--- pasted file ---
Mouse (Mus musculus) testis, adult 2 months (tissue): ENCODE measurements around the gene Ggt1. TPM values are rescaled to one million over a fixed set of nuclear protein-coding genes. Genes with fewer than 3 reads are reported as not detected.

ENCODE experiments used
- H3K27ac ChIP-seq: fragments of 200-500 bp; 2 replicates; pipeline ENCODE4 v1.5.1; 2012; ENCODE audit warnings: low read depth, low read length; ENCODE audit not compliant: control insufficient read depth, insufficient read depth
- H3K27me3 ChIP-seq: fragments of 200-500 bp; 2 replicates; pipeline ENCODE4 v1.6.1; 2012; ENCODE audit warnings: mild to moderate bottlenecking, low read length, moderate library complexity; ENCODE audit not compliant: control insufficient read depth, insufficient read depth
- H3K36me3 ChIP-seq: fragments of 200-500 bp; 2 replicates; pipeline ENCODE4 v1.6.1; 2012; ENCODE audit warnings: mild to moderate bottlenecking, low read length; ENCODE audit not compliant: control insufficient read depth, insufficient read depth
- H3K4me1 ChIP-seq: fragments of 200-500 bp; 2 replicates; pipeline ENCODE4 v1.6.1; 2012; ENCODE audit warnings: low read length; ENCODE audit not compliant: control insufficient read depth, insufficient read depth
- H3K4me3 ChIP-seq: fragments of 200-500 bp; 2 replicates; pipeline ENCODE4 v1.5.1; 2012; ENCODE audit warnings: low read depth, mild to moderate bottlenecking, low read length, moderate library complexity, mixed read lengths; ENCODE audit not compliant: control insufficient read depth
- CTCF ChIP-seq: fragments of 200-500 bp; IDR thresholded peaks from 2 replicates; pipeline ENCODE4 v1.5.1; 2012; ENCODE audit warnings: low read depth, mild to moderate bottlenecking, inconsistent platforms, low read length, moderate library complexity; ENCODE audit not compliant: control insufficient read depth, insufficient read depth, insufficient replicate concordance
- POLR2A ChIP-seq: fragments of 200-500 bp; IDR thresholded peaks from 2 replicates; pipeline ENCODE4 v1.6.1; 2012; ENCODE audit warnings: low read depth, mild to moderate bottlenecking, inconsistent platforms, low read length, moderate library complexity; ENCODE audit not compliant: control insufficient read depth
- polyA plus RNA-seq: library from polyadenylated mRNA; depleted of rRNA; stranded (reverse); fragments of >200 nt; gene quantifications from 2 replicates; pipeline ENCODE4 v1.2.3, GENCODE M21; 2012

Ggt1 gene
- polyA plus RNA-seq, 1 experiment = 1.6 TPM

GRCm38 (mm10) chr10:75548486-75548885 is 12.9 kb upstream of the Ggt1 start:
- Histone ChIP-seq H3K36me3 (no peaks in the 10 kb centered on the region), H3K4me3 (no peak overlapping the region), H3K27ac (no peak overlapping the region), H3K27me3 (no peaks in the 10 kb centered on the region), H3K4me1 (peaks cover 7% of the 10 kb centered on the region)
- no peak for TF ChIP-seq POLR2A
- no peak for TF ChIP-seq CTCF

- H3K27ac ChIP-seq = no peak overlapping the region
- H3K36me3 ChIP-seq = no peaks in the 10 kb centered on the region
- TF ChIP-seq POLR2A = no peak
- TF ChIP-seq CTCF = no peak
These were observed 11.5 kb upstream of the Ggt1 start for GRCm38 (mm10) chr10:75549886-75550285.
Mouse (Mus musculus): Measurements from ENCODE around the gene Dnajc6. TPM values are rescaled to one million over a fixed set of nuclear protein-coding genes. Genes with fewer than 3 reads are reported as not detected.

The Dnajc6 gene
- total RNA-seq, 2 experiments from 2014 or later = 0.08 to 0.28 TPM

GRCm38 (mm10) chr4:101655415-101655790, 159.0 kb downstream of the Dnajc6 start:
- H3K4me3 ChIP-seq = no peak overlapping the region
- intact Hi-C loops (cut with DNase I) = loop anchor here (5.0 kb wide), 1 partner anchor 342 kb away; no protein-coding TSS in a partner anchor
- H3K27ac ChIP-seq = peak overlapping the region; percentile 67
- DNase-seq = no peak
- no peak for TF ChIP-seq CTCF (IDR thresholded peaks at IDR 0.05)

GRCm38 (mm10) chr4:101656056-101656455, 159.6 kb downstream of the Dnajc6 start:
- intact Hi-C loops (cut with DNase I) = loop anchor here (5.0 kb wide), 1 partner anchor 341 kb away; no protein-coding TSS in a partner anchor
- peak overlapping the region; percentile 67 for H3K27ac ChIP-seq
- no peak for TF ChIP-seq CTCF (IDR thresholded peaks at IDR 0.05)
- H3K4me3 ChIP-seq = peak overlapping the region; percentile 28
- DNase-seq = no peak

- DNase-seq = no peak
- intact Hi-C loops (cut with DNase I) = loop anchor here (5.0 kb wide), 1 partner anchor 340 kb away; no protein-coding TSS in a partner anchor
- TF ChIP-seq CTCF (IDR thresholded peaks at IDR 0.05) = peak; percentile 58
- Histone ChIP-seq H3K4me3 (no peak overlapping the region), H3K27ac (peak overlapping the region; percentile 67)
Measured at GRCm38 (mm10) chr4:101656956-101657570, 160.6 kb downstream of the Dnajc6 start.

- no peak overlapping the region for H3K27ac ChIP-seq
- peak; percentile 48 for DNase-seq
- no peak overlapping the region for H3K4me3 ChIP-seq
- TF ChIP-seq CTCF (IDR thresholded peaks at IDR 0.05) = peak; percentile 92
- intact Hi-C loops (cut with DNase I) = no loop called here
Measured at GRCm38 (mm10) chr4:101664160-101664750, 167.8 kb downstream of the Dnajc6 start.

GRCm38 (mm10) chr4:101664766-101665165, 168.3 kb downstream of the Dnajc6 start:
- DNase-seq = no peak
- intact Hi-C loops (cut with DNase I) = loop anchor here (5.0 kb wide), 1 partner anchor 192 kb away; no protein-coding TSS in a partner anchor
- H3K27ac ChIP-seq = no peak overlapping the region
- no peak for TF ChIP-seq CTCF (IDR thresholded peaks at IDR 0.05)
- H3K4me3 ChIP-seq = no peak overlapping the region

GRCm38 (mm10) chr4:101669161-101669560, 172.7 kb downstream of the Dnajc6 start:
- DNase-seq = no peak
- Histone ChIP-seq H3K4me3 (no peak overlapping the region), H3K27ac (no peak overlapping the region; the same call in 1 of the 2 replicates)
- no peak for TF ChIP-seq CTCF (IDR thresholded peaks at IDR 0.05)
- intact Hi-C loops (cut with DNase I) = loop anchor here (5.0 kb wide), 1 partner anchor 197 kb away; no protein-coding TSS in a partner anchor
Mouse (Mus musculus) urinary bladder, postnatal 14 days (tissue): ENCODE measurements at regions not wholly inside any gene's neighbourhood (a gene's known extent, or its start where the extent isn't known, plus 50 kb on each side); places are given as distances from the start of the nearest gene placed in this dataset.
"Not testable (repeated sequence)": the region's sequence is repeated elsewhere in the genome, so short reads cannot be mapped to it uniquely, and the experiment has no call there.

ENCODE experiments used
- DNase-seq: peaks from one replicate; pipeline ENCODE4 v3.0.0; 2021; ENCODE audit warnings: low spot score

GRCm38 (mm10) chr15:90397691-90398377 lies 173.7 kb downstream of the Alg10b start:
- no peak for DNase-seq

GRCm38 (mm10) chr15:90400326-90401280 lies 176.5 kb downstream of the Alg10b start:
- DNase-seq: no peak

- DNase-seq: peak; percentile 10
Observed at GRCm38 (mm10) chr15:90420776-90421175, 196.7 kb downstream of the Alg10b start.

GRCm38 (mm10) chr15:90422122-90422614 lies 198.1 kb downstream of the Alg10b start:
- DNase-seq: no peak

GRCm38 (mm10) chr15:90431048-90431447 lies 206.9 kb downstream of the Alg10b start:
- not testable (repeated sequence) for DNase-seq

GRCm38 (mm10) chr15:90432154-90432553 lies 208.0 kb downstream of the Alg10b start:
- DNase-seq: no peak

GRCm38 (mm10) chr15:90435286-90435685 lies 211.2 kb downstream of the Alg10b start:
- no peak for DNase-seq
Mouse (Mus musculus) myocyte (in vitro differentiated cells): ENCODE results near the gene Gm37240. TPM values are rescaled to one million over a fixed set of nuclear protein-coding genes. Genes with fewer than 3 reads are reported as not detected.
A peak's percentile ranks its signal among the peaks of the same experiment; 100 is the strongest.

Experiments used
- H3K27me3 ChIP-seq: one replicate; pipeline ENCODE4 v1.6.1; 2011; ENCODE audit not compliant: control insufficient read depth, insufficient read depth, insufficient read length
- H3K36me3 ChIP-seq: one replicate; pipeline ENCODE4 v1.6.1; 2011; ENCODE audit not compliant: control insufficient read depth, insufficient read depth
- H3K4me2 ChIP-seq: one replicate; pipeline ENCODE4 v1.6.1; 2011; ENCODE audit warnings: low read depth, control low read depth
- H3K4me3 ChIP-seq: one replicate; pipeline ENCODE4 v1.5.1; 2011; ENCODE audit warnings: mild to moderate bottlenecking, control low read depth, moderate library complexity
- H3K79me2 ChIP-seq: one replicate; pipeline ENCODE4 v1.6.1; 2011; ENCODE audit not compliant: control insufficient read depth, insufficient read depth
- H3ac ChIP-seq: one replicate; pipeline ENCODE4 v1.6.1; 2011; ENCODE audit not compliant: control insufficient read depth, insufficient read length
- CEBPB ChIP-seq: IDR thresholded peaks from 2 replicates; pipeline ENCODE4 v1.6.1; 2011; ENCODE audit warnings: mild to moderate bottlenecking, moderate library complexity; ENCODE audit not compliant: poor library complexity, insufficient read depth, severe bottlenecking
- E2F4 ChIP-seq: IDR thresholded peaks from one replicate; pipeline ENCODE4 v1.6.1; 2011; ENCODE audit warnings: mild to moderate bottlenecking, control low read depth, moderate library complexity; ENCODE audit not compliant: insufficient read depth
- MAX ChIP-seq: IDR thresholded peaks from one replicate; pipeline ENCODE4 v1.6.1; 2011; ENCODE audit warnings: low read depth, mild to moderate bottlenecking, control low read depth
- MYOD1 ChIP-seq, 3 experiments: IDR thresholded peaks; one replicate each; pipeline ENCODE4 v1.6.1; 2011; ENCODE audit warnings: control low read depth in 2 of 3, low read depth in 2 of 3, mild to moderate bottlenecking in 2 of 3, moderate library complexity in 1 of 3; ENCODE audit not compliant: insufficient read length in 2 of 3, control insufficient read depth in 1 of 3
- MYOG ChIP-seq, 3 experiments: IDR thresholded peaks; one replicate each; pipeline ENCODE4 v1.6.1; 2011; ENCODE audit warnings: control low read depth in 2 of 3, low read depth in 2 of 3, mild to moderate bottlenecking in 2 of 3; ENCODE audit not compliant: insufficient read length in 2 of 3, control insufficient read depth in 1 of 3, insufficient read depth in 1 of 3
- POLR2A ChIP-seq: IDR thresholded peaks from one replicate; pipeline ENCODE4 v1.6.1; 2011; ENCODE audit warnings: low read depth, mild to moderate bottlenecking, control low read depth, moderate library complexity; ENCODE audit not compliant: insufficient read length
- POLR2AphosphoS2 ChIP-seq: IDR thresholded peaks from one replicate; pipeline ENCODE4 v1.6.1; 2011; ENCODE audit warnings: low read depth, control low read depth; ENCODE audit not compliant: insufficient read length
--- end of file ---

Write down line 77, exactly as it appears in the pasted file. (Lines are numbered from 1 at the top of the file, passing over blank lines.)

Mouse (Mus musculus) myocyte (in vitro differentiated cells): ENCODE results near the gene Gm37240. TPM values are rescaled to one million over a fixed set of nuclear protein-coding genes. Genes with fewer than 3 reads are reported as not detected.